The Uniformed and Overseas Citizens Absentee Voting Act allows U.S. citizens to vote for the Congress from anywhere else in the world, except the District of Columbia. If a U.S. citizen were to move to the District, he would lose his ability to vote for a member of Congress. This is in contrast to citizens who have permanently left the United States, but are still permitted to vote for Congress in their home state.

The primary objection to legislative proposals to grant the District voting rights is that such action would be unconstitutional. The composition of the House of Representatives is described in Article I, Section 2 of the Constitution:

The House of Representatives shall be composed of Members chosen every second Year by the People of the several States, and the Electors in each State shall have the Qualifications requisite for Electors of the most numerous Branch of the State Legislature.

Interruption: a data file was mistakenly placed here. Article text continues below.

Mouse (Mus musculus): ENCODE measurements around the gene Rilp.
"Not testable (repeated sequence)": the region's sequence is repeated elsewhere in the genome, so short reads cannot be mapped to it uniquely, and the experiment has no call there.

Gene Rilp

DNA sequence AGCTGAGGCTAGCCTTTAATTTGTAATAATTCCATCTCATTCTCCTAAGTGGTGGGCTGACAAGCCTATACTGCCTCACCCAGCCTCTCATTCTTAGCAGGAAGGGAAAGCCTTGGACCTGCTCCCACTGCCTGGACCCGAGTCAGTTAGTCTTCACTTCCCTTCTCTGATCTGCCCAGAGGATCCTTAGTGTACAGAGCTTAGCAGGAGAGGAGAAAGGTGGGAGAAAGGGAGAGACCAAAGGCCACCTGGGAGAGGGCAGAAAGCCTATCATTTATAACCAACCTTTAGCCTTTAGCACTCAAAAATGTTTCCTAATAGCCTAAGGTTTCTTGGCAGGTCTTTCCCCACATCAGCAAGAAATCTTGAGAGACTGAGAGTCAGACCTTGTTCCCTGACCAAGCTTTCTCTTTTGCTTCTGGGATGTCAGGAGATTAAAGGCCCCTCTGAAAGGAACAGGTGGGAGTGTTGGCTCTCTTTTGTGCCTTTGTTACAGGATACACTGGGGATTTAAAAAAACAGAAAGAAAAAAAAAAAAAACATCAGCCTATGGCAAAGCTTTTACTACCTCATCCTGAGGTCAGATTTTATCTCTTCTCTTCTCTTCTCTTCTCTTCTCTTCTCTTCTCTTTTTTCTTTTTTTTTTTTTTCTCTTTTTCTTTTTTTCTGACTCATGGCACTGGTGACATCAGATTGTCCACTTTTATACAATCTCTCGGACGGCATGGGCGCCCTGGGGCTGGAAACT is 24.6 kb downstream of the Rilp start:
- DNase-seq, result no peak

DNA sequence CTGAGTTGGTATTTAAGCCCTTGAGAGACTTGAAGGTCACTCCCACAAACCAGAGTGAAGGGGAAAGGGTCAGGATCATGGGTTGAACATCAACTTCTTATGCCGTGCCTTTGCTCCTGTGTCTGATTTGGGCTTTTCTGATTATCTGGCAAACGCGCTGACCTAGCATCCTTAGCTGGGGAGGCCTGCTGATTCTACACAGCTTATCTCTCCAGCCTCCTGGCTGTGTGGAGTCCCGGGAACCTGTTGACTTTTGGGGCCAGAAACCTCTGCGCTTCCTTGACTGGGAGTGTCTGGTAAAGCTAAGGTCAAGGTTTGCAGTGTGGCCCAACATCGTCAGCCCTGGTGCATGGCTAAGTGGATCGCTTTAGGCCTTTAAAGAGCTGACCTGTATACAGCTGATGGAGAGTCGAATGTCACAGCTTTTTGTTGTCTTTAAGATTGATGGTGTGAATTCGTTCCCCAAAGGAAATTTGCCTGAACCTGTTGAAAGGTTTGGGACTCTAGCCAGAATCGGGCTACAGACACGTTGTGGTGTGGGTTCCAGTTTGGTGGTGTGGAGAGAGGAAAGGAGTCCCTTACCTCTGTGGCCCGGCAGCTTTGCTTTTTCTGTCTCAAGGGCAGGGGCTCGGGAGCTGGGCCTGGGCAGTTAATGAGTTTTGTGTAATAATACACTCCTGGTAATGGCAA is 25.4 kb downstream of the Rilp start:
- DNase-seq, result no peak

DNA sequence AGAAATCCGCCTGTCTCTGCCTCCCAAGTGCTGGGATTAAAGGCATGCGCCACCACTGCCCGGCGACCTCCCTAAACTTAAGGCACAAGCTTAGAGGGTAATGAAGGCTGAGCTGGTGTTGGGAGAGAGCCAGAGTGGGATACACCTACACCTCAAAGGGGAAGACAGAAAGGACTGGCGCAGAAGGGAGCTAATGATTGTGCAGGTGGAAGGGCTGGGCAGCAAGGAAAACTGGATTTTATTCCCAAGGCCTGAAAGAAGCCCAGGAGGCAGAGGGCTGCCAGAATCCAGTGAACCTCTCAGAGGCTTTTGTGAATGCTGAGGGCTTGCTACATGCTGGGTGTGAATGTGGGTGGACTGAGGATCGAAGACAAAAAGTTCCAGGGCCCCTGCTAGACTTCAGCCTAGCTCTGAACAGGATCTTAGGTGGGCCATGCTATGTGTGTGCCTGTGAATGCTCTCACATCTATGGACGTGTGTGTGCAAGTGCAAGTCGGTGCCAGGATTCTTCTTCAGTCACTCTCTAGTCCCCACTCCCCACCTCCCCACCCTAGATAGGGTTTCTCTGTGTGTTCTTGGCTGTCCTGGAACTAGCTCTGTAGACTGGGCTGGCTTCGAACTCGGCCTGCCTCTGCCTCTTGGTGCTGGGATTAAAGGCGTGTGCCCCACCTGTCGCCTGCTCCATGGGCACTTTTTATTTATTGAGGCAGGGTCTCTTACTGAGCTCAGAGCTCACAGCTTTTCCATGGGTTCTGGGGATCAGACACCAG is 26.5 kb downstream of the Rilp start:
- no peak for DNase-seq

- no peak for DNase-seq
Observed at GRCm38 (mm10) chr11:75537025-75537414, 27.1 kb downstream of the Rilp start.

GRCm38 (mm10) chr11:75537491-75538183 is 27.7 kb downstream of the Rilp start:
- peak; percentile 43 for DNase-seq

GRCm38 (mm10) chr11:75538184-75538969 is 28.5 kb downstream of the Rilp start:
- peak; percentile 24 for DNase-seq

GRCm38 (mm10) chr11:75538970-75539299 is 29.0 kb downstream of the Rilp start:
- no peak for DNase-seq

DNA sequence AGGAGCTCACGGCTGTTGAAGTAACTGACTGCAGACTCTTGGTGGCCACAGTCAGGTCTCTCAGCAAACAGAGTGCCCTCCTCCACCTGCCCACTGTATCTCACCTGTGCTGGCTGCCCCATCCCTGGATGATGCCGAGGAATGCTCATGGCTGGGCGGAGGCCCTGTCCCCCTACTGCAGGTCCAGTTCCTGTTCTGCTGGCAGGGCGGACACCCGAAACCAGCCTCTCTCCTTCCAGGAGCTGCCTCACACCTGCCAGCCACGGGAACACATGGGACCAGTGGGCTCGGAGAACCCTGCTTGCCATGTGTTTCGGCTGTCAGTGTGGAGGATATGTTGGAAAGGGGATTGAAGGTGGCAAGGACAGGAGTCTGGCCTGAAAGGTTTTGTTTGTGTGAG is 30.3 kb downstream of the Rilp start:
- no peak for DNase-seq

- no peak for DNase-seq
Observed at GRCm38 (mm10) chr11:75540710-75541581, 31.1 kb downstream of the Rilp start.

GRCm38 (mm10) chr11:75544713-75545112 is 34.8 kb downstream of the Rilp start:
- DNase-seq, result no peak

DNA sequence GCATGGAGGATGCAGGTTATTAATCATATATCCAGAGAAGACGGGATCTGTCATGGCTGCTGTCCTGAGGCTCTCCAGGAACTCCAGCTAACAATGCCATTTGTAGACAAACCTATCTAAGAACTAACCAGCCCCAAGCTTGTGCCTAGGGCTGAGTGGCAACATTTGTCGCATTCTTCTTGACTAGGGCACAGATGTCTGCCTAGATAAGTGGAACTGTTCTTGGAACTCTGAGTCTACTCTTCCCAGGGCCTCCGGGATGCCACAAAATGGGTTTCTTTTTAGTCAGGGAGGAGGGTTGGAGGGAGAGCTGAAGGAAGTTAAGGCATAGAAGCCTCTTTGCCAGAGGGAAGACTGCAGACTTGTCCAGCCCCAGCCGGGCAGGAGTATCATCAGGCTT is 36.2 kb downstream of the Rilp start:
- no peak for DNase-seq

In addition, the Seventeenth Amendment to the United States Constitution similarly describes the election of "two Senators from each State". Opponents of D.C. voting rights point out that the District of Columbia is not a U.S. state and is therefore not currently entitled to representation under the Constitution. Proponents of voting rights claim that Article I, Section 8, Clause 17 (the District Clause), which grants to the Congress "exclusive" legislative authority over the District, also allows the Congress to pass simple legislation in order to grant D.C. voting representation in the Congress.